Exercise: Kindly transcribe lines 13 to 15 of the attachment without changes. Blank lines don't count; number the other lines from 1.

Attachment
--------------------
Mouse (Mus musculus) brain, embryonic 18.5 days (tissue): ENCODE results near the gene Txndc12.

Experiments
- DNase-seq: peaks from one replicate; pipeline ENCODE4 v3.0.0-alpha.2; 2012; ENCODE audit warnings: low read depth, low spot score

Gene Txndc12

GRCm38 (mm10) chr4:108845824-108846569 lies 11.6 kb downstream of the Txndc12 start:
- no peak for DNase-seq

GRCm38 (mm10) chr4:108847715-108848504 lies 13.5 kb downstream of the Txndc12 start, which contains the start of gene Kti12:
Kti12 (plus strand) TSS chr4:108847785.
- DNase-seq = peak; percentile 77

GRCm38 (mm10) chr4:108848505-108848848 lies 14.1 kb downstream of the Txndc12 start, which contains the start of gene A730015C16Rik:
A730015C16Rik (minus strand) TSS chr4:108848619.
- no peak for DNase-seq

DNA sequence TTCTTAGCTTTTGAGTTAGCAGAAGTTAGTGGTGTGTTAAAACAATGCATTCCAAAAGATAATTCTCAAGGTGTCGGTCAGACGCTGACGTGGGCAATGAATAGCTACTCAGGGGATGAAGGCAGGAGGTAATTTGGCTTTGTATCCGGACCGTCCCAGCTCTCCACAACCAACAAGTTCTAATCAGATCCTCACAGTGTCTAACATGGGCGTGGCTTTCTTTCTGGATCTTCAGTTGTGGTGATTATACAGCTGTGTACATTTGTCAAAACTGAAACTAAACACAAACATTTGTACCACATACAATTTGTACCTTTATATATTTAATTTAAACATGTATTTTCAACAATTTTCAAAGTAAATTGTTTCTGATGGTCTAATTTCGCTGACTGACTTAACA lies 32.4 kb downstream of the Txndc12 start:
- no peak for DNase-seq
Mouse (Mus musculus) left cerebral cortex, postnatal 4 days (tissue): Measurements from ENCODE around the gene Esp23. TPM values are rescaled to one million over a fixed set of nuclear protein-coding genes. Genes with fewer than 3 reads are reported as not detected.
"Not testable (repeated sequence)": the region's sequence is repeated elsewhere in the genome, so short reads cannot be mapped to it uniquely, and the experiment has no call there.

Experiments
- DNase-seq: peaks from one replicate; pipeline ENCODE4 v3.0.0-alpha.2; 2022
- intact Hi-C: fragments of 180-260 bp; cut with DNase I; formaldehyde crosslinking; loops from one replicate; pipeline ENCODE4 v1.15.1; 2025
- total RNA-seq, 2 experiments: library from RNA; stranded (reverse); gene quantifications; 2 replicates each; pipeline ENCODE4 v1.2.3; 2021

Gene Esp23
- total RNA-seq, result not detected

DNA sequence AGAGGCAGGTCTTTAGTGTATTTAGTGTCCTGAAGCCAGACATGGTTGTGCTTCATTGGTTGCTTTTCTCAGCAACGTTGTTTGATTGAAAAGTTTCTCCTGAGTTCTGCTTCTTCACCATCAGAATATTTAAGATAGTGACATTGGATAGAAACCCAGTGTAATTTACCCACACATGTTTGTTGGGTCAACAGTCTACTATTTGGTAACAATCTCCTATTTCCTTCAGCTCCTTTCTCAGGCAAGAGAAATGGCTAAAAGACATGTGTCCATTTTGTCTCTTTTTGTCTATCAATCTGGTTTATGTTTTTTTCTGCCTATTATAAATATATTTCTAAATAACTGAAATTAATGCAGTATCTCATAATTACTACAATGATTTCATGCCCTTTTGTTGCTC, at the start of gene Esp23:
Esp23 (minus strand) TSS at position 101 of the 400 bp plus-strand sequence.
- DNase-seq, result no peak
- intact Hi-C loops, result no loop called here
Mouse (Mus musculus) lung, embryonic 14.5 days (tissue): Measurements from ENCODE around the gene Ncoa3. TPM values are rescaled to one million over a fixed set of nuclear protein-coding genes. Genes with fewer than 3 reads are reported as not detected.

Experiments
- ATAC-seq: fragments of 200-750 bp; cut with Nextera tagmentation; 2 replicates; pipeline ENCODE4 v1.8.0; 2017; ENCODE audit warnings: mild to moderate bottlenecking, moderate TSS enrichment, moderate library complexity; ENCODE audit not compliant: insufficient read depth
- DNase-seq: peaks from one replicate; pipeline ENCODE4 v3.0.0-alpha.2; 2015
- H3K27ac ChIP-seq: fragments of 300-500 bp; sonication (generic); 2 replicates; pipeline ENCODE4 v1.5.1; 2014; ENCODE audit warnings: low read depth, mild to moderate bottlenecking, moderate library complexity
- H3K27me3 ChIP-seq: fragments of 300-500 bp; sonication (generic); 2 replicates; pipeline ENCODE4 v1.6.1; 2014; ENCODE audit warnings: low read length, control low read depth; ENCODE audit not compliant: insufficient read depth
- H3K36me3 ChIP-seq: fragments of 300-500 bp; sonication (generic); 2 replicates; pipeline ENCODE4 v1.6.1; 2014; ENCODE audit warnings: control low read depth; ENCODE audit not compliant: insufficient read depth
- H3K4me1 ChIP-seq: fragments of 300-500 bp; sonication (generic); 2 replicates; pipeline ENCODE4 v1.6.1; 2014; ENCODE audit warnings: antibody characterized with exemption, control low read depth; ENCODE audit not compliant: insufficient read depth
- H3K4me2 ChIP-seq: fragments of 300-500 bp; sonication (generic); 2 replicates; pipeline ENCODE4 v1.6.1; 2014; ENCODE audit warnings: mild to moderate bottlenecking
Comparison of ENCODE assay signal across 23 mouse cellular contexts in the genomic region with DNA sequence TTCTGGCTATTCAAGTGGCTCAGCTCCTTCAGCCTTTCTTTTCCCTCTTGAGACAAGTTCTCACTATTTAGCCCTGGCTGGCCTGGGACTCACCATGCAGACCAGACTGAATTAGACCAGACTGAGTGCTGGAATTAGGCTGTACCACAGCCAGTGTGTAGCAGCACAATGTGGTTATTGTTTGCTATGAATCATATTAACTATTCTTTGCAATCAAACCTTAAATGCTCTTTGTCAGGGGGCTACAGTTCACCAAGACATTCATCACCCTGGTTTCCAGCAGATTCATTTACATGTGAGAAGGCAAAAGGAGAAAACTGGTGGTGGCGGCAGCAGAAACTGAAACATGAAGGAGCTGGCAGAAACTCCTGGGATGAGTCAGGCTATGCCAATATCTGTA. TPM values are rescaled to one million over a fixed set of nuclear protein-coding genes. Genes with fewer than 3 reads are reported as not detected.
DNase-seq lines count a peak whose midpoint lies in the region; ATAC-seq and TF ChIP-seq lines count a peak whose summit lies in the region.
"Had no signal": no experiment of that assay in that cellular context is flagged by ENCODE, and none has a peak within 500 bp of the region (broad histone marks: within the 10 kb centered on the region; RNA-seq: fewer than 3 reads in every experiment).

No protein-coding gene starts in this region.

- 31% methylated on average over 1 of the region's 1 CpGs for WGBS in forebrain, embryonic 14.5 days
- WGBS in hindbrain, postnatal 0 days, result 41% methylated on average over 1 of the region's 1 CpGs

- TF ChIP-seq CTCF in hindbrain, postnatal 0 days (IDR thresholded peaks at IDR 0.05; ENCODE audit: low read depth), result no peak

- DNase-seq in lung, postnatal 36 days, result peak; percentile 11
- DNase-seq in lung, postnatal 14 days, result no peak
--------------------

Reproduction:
DNA sequence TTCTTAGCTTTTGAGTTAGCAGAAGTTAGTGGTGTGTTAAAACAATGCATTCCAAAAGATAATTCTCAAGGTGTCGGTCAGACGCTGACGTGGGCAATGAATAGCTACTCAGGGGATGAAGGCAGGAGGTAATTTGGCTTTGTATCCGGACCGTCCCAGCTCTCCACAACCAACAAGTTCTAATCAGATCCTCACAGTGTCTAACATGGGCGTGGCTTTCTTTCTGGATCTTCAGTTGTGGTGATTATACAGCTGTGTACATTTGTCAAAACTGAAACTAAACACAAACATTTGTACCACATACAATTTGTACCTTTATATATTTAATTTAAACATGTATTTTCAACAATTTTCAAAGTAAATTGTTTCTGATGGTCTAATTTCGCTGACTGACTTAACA lies 32.4 kb downstream of the Txndc12 start:
- no peak for DNase-seq
Mouse (Mus musculus) left cerebral cortex, postnatal 4 days (tissue): Measurements from ENCODE around the gene Esp23. TPM values are rescaled to one million over a fixed set of nuclear protein-coding genes. Genes with fewer than 3 reads are reported as not detected.